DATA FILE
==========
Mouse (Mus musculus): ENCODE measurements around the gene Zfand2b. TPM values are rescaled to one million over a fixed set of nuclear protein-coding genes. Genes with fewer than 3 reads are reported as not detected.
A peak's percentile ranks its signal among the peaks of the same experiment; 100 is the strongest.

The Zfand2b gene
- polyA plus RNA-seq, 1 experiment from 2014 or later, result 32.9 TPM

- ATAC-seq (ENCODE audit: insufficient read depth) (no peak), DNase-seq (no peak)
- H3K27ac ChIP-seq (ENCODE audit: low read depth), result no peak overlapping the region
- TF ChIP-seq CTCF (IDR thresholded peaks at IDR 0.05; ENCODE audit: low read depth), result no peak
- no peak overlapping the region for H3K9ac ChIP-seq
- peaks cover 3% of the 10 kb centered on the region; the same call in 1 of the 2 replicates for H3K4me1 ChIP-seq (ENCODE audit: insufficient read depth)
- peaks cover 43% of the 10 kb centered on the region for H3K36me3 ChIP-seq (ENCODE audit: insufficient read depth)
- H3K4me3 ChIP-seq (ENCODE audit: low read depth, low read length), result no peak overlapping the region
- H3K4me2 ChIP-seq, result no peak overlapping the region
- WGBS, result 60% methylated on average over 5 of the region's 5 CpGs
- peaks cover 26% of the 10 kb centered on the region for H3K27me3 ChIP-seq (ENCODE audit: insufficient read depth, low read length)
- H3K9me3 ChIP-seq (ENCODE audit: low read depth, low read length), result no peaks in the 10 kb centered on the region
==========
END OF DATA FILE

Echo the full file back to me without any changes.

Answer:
Mouse (Mus musculus): ENCODE measurements around the gene Zfand2b. TPM values are rescaled to one million over a fixed set of nuclear protein-coding genes. Genes with fewer than 3 reads are reported as not detected.
A peak's percentile ranks its signal among the peaks of the same experiment; 100 is the strongest.

The Zfand2b gene
- polyA plus RNA-seq, 1 experiment from 2014 or later, result 32.9 TPM

- ATAC-seq (ENCODE audit: insufficient read depth) (no peak), DNase-seq (no peak)
- H3K27ac ChIP-seq (ENCODE audit: low read depth), result no peak overlapping the region
- TF ChIP-seq CTCF (IDR thresholded peaks at IDR 0.05; ENCODE audit: low read depth), result no peak
- no peak overlapping the region for H3K9ac ChIP-seq
- peaks cover 3% of the 10 kb centered on the region; the same call in 1 of the 2 replicates for H3K4me1 ChIP-seq (ENCODE audit: insufficient read depth)
- peaks cover 43% of the 10 kb centered on the region for H3K36me3 ChIP-seq (ENCODE audit: insufficient read depth)
- H3K4me3 ChIP-seq (ENCODE audit: low read depth, low read length), result no peak overlapping the region
- H3K4me2 ChIP-seq, result no peak overlapping the region
- WGBS, result 60% methylated on average over 5 of the region's 5 CpGs
- peaks cover 26% of the 10 kb centered on the region for H3K27me3 ChIP-seq (ENCODE audit: insufficient read depth, low read length)
- H3K9me3 ChIP-seq (ENCODE audit: low read depth, low read length), result no peaks in the 10 kb centered on the region